More GPs and ED doctors for regional NSW: expanding Single Employer Model
Access to healthcare in regional communities will be given a boost, after the NSW Government’s proposal to expand the Single Employer Model was approved by the Commonwealth Government.
The Single Employer Model provides a tailored, coordinated pathway for doctors wanting to become rural generalists during their training in public health facilities and private GP practices.
In turn, it will give more people across rural, regional and remote NSW greater access to locally available healthcare services.
The initiative achieves this by making it more attractive for junior doctors to enter the rural generalist training pathway, while supporting the delivery of services in emergency departments and general practices.
Rural generalists are GPs who provide primary care services, emergency medicine and have training in additional skills like obstetrics, anaesthetics or mental health services.
This specific training will ensure GPs have the right skills to practice in rural settings and can address the individual needs of regional, rural and remote communities.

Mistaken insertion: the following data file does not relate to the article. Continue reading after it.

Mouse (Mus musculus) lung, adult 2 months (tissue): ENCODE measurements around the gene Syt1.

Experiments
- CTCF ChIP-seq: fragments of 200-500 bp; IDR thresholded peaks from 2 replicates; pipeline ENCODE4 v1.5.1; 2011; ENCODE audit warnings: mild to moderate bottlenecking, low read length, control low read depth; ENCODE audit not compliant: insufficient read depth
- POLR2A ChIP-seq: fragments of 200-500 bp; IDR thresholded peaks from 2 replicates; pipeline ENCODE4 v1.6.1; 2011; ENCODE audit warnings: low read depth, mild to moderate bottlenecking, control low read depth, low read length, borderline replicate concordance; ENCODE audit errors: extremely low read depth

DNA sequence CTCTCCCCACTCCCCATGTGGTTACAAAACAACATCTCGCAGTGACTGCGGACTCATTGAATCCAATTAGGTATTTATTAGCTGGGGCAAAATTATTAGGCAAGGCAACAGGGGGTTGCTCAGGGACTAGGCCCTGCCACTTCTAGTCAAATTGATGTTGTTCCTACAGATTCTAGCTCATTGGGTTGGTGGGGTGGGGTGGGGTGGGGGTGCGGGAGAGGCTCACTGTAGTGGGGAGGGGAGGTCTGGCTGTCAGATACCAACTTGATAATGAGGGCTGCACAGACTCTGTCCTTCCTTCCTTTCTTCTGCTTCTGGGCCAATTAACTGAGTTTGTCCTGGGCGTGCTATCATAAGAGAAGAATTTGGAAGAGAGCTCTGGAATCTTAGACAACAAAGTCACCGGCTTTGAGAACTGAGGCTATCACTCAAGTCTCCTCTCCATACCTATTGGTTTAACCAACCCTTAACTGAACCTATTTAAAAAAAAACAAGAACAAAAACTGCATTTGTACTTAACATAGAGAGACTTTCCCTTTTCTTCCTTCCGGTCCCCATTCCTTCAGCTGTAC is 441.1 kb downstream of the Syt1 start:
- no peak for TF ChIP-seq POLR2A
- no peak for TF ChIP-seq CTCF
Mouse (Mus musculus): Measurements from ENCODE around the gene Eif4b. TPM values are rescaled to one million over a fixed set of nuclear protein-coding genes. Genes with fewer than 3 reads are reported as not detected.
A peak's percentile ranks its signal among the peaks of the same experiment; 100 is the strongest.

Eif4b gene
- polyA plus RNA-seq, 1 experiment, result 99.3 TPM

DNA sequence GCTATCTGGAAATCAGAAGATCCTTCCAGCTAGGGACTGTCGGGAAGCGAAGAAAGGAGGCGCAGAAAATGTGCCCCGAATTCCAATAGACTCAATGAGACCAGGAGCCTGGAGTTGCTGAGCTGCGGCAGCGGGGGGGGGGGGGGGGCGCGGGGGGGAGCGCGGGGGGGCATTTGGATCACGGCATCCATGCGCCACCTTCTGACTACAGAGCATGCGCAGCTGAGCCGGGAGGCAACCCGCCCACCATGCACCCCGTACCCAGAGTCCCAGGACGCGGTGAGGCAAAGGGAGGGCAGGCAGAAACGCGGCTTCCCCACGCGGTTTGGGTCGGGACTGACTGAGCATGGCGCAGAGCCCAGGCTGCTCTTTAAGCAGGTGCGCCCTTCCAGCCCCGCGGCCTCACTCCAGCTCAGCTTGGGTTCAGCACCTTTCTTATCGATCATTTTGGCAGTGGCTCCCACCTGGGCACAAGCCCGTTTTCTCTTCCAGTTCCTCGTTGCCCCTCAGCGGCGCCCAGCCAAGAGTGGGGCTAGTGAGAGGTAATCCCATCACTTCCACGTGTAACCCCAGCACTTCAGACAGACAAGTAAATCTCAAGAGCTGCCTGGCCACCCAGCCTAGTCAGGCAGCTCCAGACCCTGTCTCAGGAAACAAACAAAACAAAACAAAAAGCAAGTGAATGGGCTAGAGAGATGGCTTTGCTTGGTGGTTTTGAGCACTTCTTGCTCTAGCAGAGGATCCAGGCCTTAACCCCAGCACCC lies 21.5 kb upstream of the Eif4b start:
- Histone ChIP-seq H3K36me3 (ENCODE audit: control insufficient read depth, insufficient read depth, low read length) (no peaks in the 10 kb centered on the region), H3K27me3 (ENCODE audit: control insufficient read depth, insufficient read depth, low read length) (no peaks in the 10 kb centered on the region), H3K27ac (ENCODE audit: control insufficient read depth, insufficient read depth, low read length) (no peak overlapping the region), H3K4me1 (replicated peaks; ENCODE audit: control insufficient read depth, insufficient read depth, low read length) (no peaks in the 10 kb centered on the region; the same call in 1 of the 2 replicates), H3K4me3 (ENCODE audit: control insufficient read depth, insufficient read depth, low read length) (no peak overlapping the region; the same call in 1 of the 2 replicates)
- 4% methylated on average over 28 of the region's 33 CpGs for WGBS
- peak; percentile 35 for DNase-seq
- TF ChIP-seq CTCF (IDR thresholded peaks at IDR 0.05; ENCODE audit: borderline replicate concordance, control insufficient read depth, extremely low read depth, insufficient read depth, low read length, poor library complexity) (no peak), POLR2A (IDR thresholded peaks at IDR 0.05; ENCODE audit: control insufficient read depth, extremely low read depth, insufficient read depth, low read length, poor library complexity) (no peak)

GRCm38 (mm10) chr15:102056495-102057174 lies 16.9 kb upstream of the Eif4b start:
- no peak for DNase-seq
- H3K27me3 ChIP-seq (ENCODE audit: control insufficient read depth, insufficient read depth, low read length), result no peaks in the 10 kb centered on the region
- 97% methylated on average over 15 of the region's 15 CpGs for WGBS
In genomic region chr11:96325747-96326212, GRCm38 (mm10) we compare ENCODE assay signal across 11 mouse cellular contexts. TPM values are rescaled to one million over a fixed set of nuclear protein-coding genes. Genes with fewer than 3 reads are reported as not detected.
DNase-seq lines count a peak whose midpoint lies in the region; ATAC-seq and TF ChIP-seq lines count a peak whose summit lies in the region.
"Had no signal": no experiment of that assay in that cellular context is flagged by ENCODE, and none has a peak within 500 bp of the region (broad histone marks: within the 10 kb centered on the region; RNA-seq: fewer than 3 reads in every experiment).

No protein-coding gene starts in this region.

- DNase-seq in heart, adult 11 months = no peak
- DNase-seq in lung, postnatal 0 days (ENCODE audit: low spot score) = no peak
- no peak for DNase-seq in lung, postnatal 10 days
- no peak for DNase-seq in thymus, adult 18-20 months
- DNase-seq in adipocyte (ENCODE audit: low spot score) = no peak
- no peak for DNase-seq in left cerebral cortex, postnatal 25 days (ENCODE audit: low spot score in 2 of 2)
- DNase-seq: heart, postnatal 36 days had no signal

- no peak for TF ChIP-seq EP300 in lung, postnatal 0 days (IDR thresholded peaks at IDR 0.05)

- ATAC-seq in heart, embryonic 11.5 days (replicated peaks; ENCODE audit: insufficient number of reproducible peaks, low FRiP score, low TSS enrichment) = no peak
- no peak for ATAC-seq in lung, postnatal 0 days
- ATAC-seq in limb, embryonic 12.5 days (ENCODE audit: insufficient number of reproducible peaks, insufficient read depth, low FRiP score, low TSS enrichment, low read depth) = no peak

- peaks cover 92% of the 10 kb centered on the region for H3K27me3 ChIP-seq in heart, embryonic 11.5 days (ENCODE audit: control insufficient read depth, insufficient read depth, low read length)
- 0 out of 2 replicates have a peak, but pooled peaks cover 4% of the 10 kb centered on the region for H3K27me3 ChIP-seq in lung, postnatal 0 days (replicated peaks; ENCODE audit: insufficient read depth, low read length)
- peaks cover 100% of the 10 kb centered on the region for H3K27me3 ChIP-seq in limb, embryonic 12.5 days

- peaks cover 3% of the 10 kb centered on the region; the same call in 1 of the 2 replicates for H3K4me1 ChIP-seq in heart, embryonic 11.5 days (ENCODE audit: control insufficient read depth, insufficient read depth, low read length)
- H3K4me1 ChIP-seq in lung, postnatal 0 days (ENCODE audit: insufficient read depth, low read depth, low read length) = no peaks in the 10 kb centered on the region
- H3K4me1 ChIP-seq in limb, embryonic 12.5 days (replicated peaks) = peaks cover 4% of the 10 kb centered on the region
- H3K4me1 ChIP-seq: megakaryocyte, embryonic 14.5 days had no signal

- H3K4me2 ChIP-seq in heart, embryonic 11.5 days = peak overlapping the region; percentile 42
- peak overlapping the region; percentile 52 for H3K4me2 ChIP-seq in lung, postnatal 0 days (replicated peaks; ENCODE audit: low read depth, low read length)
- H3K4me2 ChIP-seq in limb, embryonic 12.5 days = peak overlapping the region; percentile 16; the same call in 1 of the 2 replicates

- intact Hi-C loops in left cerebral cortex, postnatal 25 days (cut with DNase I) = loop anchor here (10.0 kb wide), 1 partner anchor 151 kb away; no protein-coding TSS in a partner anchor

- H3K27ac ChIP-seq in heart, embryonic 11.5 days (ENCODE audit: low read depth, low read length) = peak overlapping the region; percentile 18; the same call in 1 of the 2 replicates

The model is based on an innovative program trialled in the Murrumbidgee region.
The NSW Government will be able to access exemptions under Section 19(2) of the Health Insurance Act 1974 for up to 80 rural generalist trainees per year, as part of a 2022/23 federal budget commitment.
Federal Minister for Health Mark Butler said:
“The Single Employer Model is an innovative approach and will help to attract and retain the doctors we need to provide essential primary healthcare services into the future.
“We look forward to working collaboratively with the Minns government on the expansion of this innovative model, including the additional trials we announced in the May 2023 budget.
“We’ve seen the positive impact the Single Employer Model has made to the availability of healthcare services in the Murrumbidgee Local Health District.
“This innovative program will make training and working in rural general practice a more attractive option for young doctors and importantly it will make it easier for people in regional NSW to see a doctor close to home.
“The Albanese government is committed to supporting further trials to ensure this reaches communities in need across Australia.”
NSW Minister for Regional Health Ryan Park said:
“Recruitment and retention of a primary health workforce is a major challenge for regional, rural, and remote NSW communities and addressing this is a priority for our government.
“This partnership with the Commonwealth Government means more of our regional and rural communities are set to benefit.
“We welcome this opportunity to improve access to primary care and essential medical services.
“This announcement by Minister Butler will ensure the creation of attractive and secure training opportunities to foster the next generation of rural generalist doctors in NSW.”